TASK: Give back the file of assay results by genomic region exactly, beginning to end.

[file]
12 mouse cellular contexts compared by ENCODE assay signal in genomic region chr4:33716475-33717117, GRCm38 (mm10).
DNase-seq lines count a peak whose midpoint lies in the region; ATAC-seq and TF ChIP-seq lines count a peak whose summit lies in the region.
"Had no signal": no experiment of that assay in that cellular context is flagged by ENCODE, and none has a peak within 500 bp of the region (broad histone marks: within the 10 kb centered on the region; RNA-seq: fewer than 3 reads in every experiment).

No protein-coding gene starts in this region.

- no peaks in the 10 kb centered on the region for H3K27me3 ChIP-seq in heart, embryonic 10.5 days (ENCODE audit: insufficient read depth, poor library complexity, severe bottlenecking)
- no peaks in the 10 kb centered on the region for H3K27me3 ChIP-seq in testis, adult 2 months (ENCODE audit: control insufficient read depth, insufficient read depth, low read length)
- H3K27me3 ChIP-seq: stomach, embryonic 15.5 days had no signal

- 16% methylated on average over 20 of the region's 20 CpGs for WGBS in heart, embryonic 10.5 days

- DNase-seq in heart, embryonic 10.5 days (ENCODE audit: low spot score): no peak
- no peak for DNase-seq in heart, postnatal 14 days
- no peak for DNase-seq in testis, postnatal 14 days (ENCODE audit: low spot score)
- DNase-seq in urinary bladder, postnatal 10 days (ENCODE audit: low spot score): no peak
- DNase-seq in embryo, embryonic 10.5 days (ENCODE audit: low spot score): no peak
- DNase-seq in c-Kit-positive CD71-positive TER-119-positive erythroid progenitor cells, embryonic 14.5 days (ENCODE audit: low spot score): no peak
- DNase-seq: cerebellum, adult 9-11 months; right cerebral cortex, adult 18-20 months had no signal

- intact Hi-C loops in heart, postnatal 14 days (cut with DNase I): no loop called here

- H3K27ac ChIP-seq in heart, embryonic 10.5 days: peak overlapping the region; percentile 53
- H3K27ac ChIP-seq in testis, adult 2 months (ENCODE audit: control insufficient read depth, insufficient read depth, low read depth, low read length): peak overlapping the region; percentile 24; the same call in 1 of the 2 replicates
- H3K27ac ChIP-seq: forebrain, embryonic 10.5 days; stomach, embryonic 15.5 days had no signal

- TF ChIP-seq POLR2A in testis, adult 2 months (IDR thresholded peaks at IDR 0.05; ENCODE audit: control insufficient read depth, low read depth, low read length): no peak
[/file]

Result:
12 mouse cellular contexts compared by ENCODE assay signal in genomic region chr4:33716475-33717117, GRCm38 (mm10).
DNase-seq lines count a peak whose midpoint lies in the region; ATAC-seq and TF ChIP-seq lines count a peak whose summit lies in the region.
"Had no signal": no experiment of that assay in that cellular context is flagged by ENCODE, and none has a peak within 500 bp of the region (broad histone marks: within the 10 kb centered on the region; RNA-seq: fewer than 3 reads in every experiment).

No protein-coding gene starts in this region.

- no peaks in the 10 kb centered on the region for H3K27me3 ChIP-seq in heart, embryonic 10.5 days (ENCODE audit: insufficient read depth, poor library complexity, severe bottlenecking)
- no peaks in the 10 kb centered on the region for H3K27me3 ChIP-seq in testis, adult 2 months (ENCODE audit: control insufficient read depth, insufficient read depth, low read length)
- H3K27me3 ChIP-seq: stomach, embryonic 15.5 days had no signal

- 16% methylated on average over 20 of the region's 20 CpGs for WGBS in heart, embryonic 10.5 days

- DNase-seq in heart, embryonic 10.5 days (ENCODE audit: low spot score): no peak
- no peak for DNase-seq in heart, postnatal 14 days
- no peak for DNase-seq in testis, postnatal 14 days (ENCODE audit: low spot score)
- DNase-seq in urinary bladder, postnatal 10 days (ENCODE audit: low spot score): no peak
- DNase-seq in embryo, embryonic 10.5 days (ENCODE audit: low spot score): no peak
- DNase-seq in c-Kit-positive CD71-positive TER-119-positive erythroid progenitor cells, embryonic 14.5 days (ENCODE audit: low spot score): no peak
- DNase-seq: cerebellum, adult 9-11 months; right cerebral cortex, adult 18-20 months had no signal

- intact Hi-C loops in heart, postnatal 14 days (cut with DNase I): no loop called here

- H3K27ac ChIP-seq in heart, embryonic 10.5 days: peak overlapping the region; percentile 53
- H3K27ac ChIP-seq in testis, adult 2 months (ENCODE audit: control insufficient read depth, insufficient read depth, low read depth, low read length): peak overlapping the region; percentile 24; the same call in 1 of the 2 replicates
- H3K27ac ChIP-seq: forebrain, embryonic 10.5 days; stomach, embryonic 15.5 days had no signal

- TF ChIP-seq POLR2A in testis, adult 2 months (IDR thresholded peaks at IDR 0.05; ENCODE audit: control insufficient read depth, low read depth, low read length): no peak